13. Ikonoclast
    July 18th, 2011 at 12:32 | #13

    The system is collapsing. The global financial system and the global civilizational system is collapsing. Although, perhaps retrenching or retreating might be a better term. We are at the high water mark now. With the system predicated on endless exponential growth, exponential increases in all resource utilisation and with the world being finite, there must of course be a high water mark.

    This financial crisis might appear to be wholly “financial” on a superficial analysis but it is actually a compound crisis combining a financial crisis, a crisis in (lack of) democracy and a finite resource limits crisis. These will feed into each other in a vicious spiral downwards. Our only hope is a peaceful, social democratic revolution which overthrows corporate growth capitalism and replaces it with a green, cooperative, renewable and steady state economy. The power to own or control excessive wealth and property must be curtailed. Private appropriation of natural resources must end. Public ownership and democratic control must be extended over all natural resources for environmental protection and sustainability.

  14. Freelander
    July 18th, 2011 at 20:51 | #14

    Don’t worry. It is only the West that might collapse. China probably won’t even have a recession. A meltdown will provide them with an excellent chance of continuing to buy up big. As for China stepping in to save the US. Don’t hold your breath. The US has been quite offensive of late, in a great variety of ways, as far as they are concerned. I expect they are of the view that the US is beyond saving anyway. China may save Europe, however. Australia won’t be too badly off, although regardless, we seem to be heading for an ugly quarter or two (precipitated by the strong Aussie dollar).

    We are lucky we live in the lucky country!

  15. Hal9000
    July 18th, 2011 at 21:28 | #15

    The US is both China’s biggest market and its biggest debtor. I doubt the Chinese will allow the US to collapse with equanimity. A loss of precious US exceptionalism is I suspect on the cards, however.

  16. stockingrate
    July 18th, 2011 at 21:55 | #16

    @Ikonoclast

    Agreed that physical limits have contributed to the crisis, especially oil in USA and Gas in UK, but also think competition from China is a factor as the losers in the West have not wanted to accept the decline. However it is not only corporate capitalism that can live beyond it’s means. Government- look at the massive state debt – bureaucrats have been keen to grow their empires. Lots of villagers have over loaded their resources with people. Householders in the Anglosphere have borrowed too much and built too-large houses.

    Collectivize farmland – no thanks.

  17. Freelander
    July 18th, 2011 at 22:02 | #17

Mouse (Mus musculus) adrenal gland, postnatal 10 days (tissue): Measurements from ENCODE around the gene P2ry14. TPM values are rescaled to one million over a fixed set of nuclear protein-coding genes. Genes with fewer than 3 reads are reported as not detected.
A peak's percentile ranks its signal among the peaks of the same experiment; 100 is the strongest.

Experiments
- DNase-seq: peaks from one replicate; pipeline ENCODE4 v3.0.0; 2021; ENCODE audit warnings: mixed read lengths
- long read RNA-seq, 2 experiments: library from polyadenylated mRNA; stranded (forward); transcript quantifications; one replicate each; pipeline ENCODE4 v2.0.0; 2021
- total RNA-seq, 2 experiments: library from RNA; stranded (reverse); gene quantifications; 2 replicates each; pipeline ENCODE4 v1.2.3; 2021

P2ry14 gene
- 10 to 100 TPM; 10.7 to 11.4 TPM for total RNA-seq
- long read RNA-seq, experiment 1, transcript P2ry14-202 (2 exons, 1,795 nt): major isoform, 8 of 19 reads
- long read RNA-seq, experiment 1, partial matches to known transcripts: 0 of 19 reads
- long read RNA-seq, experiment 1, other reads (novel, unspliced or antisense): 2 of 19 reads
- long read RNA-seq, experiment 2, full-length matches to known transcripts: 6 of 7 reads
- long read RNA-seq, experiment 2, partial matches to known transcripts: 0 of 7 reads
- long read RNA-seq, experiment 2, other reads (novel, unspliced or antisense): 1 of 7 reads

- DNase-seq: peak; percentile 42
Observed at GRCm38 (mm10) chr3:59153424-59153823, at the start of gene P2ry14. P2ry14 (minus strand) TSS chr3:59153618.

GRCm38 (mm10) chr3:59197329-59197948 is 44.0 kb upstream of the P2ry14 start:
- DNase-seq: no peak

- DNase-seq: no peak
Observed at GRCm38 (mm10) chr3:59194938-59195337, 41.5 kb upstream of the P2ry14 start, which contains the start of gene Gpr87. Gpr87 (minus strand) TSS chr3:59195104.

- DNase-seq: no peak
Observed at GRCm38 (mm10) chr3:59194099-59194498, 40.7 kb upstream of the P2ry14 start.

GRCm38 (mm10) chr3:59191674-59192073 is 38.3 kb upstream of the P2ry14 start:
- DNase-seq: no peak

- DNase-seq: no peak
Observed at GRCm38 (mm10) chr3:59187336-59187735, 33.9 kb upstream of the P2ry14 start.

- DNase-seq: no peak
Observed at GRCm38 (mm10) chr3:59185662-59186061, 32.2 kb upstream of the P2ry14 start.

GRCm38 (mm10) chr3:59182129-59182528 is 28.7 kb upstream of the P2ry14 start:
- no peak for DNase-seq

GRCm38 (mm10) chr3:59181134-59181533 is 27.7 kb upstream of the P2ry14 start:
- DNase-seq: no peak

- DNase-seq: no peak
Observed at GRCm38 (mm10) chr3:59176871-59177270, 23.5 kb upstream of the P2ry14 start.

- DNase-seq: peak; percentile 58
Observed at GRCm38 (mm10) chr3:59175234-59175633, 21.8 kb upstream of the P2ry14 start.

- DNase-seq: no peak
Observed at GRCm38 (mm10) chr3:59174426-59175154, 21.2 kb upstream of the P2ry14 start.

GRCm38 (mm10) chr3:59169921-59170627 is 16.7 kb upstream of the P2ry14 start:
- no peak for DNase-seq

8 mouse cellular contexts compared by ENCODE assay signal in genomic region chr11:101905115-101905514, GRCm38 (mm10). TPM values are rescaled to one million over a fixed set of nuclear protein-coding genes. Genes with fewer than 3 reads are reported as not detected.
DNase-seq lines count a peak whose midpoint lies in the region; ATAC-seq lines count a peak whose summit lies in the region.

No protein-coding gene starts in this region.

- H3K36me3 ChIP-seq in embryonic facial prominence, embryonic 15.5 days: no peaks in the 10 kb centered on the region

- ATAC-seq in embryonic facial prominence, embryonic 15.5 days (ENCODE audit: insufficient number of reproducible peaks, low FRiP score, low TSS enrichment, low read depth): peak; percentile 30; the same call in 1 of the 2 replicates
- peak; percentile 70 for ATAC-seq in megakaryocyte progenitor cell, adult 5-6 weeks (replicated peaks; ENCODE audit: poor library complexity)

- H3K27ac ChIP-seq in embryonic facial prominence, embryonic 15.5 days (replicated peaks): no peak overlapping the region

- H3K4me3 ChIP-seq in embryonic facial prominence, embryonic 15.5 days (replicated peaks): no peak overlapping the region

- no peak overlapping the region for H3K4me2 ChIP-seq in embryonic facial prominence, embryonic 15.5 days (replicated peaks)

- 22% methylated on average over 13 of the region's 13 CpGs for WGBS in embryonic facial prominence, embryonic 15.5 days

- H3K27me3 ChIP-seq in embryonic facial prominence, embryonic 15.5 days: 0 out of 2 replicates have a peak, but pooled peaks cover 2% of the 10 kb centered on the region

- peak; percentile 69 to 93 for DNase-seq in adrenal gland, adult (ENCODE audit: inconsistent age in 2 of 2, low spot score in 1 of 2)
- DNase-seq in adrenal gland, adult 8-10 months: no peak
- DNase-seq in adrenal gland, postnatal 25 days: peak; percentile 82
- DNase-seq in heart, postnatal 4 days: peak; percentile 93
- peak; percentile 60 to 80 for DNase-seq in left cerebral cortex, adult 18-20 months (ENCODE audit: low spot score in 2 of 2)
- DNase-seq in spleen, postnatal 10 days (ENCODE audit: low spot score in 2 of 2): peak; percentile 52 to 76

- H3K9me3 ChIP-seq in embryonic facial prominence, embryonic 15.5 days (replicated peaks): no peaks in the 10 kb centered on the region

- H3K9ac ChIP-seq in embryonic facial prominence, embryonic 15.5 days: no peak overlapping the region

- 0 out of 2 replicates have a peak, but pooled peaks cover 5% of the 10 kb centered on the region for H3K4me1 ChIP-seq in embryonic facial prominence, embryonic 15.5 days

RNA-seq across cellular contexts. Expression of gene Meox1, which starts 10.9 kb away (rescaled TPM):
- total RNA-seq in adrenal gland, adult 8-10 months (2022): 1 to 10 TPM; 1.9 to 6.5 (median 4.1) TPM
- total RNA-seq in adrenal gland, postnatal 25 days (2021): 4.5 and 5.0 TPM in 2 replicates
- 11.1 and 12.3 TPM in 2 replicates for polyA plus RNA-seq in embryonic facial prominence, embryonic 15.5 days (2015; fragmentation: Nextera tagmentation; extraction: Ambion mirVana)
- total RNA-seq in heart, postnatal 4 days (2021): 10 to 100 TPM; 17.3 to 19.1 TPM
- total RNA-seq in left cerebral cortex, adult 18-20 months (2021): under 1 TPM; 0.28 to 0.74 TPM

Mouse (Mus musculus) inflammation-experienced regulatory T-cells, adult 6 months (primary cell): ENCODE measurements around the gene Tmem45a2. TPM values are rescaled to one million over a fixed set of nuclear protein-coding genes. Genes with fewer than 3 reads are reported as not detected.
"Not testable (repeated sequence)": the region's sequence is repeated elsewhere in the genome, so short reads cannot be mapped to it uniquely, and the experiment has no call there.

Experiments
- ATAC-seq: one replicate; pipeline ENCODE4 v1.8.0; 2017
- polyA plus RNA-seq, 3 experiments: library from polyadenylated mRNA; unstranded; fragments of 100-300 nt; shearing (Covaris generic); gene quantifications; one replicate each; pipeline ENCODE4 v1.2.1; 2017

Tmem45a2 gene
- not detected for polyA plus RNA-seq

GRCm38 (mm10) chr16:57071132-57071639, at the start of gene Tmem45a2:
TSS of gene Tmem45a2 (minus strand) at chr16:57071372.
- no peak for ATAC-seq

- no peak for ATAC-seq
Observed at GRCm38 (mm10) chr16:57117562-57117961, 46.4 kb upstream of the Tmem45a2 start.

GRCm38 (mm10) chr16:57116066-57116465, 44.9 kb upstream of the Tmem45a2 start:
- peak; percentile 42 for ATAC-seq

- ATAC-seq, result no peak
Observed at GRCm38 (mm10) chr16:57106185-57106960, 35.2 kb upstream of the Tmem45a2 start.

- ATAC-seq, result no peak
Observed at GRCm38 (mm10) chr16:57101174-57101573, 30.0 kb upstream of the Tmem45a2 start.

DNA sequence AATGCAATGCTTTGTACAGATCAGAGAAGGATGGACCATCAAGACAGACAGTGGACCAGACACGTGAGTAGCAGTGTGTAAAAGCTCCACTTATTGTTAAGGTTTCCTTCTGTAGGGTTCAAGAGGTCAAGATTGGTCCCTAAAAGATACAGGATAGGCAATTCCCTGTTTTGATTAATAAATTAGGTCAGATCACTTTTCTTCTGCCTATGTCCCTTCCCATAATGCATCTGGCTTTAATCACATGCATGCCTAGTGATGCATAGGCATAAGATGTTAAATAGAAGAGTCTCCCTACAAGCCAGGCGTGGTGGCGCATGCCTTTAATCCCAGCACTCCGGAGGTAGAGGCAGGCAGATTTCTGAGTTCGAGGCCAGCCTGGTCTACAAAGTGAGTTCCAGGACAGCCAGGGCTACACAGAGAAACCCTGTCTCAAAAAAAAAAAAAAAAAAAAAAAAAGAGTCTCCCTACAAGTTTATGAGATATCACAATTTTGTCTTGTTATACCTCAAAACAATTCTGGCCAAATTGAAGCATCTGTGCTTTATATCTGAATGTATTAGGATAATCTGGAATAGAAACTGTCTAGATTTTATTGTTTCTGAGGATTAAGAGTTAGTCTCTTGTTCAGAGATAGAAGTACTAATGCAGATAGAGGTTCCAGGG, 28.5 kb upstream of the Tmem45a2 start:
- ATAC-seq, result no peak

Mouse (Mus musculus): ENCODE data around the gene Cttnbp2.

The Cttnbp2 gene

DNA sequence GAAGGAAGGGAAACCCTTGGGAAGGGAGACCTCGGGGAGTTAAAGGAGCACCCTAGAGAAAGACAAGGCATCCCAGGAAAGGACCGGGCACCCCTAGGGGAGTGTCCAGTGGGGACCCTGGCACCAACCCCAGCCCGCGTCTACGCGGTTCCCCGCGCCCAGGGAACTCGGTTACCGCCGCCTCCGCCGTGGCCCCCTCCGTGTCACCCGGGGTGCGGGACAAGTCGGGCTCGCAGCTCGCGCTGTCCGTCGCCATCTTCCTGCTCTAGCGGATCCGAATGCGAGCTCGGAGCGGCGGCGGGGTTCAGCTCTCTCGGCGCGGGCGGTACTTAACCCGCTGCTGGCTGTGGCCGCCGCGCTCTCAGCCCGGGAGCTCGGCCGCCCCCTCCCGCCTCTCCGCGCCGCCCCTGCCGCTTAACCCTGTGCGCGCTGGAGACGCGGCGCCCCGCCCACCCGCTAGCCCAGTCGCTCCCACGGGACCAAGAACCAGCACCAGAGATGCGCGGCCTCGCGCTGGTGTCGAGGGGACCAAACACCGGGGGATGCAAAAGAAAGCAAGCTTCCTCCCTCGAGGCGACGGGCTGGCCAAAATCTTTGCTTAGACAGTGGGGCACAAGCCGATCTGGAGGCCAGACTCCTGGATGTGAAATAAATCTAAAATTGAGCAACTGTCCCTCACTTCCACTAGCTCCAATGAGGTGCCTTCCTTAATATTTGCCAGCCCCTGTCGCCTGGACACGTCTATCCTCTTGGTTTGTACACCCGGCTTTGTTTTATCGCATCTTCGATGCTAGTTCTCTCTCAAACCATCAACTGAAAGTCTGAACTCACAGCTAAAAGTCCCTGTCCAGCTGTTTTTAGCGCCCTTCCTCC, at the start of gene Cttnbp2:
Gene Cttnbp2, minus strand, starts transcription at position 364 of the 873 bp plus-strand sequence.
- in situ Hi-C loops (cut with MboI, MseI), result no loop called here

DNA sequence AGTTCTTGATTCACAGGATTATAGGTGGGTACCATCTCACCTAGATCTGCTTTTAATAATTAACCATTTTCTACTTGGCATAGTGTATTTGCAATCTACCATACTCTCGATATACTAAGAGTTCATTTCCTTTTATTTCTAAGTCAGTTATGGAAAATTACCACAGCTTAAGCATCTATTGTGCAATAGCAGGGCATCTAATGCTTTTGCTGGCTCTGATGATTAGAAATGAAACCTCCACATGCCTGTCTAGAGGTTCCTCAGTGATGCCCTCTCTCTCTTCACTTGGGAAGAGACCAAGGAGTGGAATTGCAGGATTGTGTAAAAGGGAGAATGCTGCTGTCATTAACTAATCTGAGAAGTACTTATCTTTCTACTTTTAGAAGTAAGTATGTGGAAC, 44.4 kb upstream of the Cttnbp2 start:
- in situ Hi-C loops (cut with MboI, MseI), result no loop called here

@Hal9000

    The reality is that China doesn’t need the US as a market. That belief (in the Chinese need for the US) is one of the many wishful thinking delusions Americans are under. As for the debt, China has already shown that it is not willing to throw more good money after bad. Combine that with the offensiveness of a variety of US actions and statements, and you have rationality and emotion suggesting the same course of action, which is, let the US sink.

  18. TerjeP
    July 20th, 2011 at 00:02 | #18

    Your dictum presupposes that an ‘investor’ knows that he or she has bought a particular type of financial security.

    It is a bit hard to buy a bond and not know you have bought a bond. So your comment seems a bit pointless.

    Okay a person might be exposed to the risk of governments defaulting because they deposited money in a bank that lends money to an unreliable party. However that risk is inherient in the banking enterprise. It is a risk you take when you outsource the task of finding a counter party for your loan. If you don’t like your bank or don’t think they are up to the task of managing counter party risk then sack them.

    On a personal note and mostly out of principle I would like to locate a bank that never lends to any government. If you are aware of one then please let me know. If there are none so ethical then perhaps it is a market failure that must be remedied with a law. A law prohibiting banks lending to governments. [/sarc]

  19. Ernestine Gross
    July 20th, 2011 at 09:12 | #19

    TerjeP, in a roundabout way, you do acknowledge the point I was making in my posts. I take it we agree that slogans such as ‘bond holders should not be protected’ are not helpful, given the complexity of the financial system.

    I have no problem with you not wishing to deposit money with a bank that buys government securities (‘lend’) but I can’t help you finding one of this type just as you can’t help me finding a bank which has a financial recording system that allows me to make a rational choice about the risk associated with depositing money. Rating agencies are worse than useless (on theoretical grounds – consensus ‘views’ are not compatible with the idea of a market – and on empirical grounds – GFC).

    I wouldn’t call the problem a ‘market failure’ but rather a failure in institutional design.